post-54435-0-94202300-1445379871_thumb.jpost-54435-0-62915200-1445380037_thumb.j

21: Good cells look like thispost-54435-0-80390600-1445380268_thumb.j

Bad ones like this:

post-54435-0-43117100-1445380295_thumb.j

22: Start replacing your cells back into the HV battery, it doesn't matter what order and you can't mess up polarity as it only screws in on one side. I put my new cell in last in case it was a dud. (If your new cell is of a lower or higher voltage use a slow trickle 12v battery charger to get it to the same voltage as the other cells.

23: WATCH THE TEMP SENSORS UNDER THE BATTERY CELLS (3 of them), MAKE SURE YOU CLIP THEM ON AS YOU GO. See the black plastic clip peeping out here:

post-54435-0-62845500-1445380669_thumb.j

24: That's it you're done, just reverse everything to put in back in. Mind your back and don't bother touching cell 1 and 40 at the same time if you have the orange connector put back on.

Good Luck!

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Great job and great post Mark, knowledge really is power..

Thanks for demystifying the whole shebang. Whether doing the job diy, or getting it done elsewhere, your how to will be a real help to 450h owners...

A couple of questions:

Would you advise other cautions on protection from electric shock over and above guidance about steering clear of cells 1 and 40?

Is the replacement cell you sourced a Toyota/Lexus part, or another supplier?

And last one, did the car warning lamps/messages reset automatically with the cell replaced?

Thanks again for posting this. Not a job for the fainthearted I'm sure but priceless knowledge

M

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Hi Connoisseur

Thanks for the feedback. You can of course use high voltage gloves if you so chose but the removal of the orange safety cut out connector effectively splits the battery in two, which means that as long as its removed, the highest voltage on the HV battery is 110v DC, not enough to do you any damage.

The part was sourced from a chap in Belarus who is probably just a car breaker, found on ebay, He was breaking a 2008 gs 450h. There are differences between the voltages prius v lexus so it's important to get the right cell.

I deliberately didn't put any pics up on the boot panel removal, if you can't figure that out from the written description then you probably shouldn't be attempting this job on your own.

If you have a fair grasp on DIY then this job is achievable, if not...call a man who can.

Thanks

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Yes, excellent post, thanks for taking the time.

Thing is, even if you're not happy to diy, at least, armed with this knowledge, you could pay somebody for four hours labour and still be £5K + better off.

Are the cells available new at all, and if so how much?

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Yes, excellent post, thanks for taking the time.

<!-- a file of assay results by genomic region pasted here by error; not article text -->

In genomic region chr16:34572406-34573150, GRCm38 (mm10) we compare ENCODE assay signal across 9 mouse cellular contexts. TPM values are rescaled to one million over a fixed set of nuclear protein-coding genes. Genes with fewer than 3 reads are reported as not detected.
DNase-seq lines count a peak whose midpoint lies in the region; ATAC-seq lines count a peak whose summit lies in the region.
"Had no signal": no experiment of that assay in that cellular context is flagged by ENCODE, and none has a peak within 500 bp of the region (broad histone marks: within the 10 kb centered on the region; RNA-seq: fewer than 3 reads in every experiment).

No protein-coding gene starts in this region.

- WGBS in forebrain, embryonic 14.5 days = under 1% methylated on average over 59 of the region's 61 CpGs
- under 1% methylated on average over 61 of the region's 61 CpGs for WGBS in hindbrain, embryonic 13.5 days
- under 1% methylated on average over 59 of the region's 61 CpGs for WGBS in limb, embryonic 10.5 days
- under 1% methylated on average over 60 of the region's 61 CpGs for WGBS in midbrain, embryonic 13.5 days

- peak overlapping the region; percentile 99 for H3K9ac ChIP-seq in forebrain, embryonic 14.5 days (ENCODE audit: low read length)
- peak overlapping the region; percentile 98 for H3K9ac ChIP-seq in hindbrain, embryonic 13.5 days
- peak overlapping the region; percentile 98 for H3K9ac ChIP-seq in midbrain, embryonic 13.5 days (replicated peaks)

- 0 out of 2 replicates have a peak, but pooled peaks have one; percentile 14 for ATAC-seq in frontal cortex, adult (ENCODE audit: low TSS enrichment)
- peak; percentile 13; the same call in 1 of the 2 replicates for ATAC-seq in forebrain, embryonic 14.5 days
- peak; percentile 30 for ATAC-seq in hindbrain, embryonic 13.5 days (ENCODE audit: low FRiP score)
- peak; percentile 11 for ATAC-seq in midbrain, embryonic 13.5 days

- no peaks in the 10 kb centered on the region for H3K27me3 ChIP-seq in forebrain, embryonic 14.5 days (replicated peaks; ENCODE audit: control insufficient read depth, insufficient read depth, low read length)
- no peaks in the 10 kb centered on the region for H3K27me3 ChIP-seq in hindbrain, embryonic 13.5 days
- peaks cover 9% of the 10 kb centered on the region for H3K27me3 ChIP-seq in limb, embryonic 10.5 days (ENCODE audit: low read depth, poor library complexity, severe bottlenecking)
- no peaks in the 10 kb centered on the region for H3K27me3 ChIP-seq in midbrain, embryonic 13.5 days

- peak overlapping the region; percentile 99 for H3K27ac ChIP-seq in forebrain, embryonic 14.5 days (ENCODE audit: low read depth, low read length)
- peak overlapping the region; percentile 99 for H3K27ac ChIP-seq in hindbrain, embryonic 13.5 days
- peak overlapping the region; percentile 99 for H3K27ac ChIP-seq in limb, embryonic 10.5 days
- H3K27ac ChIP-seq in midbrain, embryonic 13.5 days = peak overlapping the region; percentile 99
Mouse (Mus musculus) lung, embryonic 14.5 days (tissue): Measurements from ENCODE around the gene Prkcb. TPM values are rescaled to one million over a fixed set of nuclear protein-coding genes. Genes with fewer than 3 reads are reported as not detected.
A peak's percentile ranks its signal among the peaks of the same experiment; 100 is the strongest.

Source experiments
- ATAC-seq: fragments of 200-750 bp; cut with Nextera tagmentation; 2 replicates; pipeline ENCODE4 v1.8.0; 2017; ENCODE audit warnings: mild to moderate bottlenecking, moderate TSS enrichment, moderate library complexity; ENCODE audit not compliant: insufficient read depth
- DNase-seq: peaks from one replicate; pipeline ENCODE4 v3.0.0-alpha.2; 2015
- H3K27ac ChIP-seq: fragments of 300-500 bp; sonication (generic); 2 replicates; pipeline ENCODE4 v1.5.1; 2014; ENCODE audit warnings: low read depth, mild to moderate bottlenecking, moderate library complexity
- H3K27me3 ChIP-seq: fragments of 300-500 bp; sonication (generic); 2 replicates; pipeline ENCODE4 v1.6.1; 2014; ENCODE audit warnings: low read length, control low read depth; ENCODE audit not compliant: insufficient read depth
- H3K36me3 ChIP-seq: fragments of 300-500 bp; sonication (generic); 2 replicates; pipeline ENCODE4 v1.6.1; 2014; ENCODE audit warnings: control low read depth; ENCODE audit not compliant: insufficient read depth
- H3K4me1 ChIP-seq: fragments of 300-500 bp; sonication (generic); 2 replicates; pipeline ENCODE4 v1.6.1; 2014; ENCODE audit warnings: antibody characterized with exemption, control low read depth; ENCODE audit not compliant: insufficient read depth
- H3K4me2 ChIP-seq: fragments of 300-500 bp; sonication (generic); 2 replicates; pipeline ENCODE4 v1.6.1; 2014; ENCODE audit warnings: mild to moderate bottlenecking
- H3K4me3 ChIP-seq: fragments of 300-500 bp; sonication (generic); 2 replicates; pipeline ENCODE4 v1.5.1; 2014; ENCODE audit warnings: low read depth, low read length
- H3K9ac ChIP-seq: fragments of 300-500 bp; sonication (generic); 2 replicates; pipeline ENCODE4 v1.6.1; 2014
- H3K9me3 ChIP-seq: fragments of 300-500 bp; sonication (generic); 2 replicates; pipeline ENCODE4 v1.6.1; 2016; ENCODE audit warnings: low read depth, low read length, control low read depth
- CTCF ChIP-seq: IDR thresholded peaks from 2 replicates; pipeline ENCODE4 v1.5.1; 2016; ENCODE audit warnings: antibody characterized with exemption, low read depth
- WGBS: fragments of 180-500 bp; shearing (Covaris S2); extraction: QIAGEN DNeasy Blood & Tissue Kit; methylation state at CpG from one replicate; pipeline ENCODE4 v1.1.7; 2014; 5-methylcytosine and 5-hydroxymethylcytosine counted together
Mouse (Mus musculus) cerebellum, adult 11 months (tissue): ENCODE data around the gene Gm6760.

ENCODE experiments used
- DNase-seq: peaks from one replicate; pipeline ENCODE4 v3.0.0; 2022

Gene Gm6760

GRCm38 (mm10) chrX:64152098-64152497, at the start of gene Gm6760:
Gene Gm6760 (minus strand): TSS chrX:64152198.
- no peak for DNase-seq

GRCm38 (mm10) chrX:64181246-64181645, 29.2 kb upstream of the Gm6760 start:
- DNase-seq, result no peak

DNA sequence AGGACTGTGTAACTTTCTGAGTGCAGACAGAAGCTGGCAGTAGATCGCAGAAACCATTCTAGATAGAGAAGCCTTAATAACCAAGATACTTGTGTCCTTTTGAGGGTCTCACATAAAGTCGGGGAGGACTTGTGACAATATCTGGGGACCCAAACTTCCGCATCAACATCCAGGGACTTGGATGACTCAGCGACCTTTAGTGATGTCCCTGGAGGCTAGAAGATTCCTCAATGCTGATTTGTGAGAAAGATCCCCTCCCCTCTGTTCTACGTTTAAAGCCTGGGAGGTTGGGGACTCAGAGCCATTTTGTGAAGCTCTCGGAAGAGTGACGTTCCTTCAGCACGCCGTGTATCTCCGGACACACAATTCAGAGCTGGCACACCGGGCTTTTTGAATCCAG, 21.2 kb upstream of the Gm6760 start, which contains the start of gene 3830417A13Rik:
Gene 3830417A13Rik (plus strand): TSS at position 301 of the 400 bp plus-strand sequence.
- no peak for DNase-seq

Thing is, even if you're not happy to diy, at least, armed with this knowledge, you could pay somebody for four hours labour and still be £5K + better off.

Are the cells available new at all, and if so how much?

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Lexus in Ireland will not supply a new battery cell, just the complete HV battery at a modest cost of 3,700 plus VAT.

I haven't seen new cells for sale anywhere, but I didn't look too hard when a replacement cell was so cheap. I did consider buying a new unit and stripping my old one down for sale, but the sums just didn't add up.

Once you get the hang of removing the HV battery, you'll have the job done in about 2.5 hours (if you don't need to clean the contacts). Once done, you're as good as new.

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Amazing post and pics.

I have moved this thread to the GS section as it sits there better.

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excellent post!

this does restore my faith in the gs450h to some extent - as someone said above knowledge really is power.

does one cell failing mean you will likely see the problem return in the future?

ps at what mileage did you have this problem

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excellent post!

this does restore my faith in the gs450h to some extent - as someone said above knowledge really is power.

does one cell failing mean you will likely see the problem return in the future?

ps at what mileage did you have this problem

Thanks

My mileage is 106,000 miles.

I guess it's too early to tell if the other cells are headed the same way. Some Prius cells are knocking about for over 15 years. I bought 2 more cells from Belarus just in case, that I will trickle charge every now and then going forward. Hopefully I won't need them. As you can see from the original post there was very little variance on the voltage of the good cells.

GS450H just deserves to be driven as it is a fantastic machine.

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Great job and great post Mark, knowledge really is power..

Thanks for demystifying the whole shebang. Whether doing the job diy, or getting it done elsewhere, your how to will be a real help to 450h owners...